An estimated 170 million people worldwide, including 3 to 5 million Americans, are infected with the hepatitis C virus, which can sit dormant for years before causing serious liver damage. As many as three quarters of those with the disease don t know they have it, according to the Centers for Disease Control. The virus is spread by shared needles, blood transfusions administered before 1992, and unprotected sex with someone who has the virus.
Now there are two new developments that offer some hope for fighting the virus. First, new rapid blood tests are now available to accurately diagnose hepatitis C in from 5 to 30 minutes, according to the Annals of Internal Medicine. Traditional tests take weeks. Unfortunately the Food and Drug Administration has only approved one rapid test, which is only for groups at risk for or showing signs of infection, rather than the general population.
In addition, Abbott Laboratories this week reported positive results from a mid-stage clinical trial of an experimental drug regimen to clear the virus. The drugs cleared the virus in 76 out of 77 patients who hadn t received prior treatment, Abbott reported. While more testing is required, Abbott hopes to begin marketing the new hepatitis C therapy by 2015.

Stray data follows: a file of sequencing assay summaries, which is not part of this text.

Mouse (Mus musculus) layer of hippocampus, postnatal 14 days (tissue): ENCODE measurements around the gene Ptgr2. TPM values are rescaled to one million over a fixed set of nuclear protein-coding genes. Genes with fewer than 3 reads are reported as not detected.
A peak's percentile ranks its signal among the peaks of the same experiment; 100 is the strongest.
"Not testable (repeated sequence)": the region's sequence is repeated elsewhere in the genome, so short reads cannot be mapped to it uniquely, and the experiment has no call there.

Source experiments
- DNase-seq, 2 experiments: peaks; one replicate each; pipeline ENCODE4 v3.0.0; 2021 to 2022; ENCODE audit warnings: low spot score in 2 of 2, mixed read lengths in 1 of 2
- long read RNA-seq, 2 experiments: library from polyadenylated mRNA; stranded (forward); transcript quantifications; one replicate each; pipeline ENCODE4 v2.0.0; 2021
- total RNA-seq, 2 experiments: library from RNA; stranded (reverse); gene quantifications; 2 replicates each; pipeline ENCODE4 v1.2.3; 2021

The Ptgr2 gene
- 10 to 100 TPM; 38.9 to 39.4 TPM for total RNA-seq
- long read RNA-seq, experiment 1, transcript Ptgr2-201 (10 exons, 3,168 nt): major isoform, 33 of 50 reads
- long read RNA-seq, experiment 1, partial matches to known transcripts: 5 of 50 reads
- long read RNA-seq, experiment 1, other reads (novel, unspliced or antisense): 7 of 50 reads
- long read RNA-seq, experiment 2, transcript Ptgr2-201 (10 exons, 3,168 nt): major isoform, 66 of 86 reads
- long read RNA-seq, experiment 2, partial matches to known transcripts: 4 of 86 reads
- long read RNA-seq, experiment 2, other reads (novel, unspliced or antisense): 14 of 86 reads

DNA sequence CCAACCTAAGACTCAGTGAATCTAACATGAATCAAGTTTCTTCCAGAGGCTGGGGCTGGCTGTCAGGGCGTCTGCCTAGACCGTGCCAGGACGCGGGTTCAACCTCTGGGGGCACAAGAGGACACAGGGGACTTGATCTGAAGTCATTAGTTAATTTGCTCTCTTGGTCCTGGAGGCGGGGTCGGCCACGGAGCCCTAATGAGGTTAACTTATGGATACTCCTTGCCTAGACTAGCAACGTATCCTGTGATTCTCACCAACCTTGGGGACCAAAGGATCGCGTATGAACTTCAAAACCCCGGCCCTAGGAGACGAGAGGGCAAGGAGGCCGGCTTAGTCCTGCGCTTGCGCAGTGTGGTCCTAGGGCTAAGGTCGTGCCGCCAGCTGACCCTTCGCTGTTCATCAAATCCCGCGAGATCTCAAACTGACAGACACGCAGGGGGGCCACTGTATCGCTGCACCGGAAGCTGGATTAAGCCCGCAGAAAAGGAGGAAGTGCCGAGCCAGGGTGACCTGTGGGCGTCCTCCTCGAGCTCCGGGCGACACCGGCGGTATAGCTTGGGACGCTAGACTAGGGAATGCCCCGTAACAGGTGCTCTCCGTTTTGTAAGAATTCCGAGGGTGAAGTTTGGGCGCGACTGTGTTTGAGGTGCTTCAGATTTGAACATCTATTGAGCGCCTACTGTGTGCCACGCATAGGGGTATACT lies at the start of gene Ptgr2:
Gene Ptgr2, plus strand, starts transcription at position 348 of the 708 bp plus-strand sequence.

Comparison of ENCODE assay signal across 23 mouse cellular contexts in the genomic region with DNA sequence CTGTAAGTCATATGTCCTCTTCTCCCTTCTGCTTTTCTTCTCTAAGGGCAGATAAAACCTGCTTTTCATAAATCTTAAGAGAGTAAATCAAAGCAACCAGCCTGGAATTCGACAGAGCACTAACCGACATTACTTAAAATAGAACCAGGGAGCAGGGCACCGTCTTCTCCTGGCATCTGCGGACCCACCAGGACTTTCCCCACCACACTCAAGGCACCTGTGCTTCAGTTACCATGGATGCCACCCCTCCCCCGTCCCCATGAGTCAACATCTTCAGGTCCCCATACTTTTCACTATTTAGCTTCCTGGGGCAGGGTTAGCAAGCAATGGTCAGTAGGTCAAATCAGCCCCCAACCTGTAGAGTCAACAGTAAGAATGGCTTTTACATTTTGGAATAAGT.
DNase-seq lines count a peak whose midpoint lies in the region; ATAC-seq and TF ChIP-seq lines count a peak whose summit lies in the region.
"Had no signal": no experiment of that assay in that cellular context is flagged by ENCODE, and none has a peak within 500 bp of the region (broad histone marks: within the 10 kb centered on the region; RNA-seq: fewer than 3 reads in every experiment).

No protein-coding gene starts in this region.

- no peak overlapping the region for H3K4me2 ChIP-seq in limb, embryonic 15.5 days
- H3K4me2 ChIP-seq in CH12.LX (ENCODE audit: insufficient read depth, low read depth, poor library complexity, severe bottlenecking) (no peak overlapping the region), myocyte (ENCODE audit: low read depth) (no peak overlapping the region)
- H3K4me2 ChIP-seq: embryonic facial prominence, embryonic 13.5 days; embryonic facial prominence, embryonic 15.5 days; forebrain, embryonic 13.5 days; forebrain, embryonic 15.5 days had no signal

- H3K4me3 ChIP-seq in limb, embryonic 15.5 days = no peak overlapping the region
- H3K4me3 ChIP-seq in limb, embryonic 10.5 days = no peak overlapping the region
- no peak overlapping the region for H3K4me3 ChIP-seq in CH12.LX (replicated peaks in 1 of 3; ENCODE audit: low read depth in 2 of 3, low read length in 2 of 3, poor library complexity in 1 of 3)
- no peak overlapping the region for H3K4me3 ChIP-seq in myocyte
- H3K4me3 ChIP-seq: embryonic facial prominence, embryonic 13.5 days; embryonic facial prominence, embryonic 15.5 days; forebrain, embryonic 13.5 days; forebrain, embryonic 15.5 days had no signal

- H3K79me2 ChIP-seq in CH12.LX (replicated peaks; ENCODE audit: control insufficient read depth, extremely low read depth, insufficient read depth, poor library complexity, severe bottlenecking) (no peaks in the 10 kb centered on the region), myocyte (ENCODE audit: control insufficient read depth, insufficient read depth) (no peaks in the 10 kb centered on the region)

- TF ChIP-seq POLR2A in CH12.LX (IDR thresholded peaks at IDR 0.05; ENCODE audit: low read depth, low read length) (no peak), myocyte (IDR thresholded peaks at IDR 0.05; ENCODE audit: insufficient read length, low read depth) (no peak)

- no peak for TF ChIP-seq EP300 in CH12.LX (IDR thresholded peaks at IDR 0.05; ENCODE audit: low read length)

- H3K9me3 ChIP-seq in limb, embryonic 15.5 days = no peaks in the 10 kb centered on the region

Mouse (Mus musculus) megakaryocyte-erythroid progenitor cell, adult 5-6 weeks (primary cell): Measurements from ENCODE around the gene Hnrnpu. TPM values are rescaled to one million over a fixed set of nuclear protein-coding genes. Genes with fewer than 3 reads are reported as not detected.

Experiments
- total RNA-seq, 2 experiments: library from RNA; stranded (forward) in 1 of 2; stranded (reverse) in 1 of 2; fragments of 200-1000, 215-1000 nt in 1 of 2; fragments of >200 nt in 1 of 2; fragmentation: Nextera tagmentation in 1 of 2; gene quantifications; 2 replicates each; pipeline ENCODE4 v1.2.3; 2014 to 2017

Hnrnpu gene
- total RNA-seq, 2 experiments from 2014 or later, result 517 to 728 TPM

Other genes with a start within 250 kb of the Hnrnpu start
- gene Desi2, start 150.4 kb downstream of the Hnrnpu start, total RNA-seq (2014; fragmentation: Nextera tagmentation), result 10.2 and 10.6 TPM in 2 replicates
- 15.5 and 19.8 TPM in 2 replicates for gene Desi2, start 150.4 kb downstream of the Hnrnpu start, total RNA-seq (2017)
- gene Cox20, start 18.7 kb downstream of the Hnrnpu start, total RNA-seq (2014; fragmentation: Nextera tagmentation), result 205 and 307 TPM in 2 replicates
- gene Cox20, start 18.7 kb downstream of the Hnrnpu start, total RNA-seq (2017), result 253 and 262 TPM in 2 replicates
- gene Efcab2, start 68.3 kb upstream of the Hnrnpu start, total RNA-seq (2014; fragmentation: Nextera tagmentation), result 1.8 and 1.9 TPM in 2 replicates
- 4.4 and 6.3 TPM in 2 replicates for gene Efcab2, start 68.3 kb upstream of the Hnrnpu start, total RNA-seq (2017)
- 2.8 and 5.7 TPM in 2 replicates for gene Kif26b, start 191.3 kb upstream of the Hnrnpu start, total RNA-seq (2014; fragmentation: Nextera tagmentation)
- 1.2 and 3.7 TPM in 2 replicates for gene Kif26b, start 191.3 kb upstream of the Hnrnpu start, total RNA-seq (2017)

ACSH s Dr. Josh Bloom, who was a researcher in the field for many years, continues to be amazed by the efficacy of the Abbott drug cocktail. I ve been keeping an eye on these trials for a year and the data seem to get better as the trials progress, he states. While it is amazing that 99 percent of treatment-naive patients saw their viral counts drop below the limit of detection after 12 weeks, the truly incredible number is the response rate for patients who had already been previously treated with the standard therapy at that time, but did not respond. Ninety-three percent of this group showed the same decrease in viral load. Just one year ago these patients were out of luck. Now they can be cured.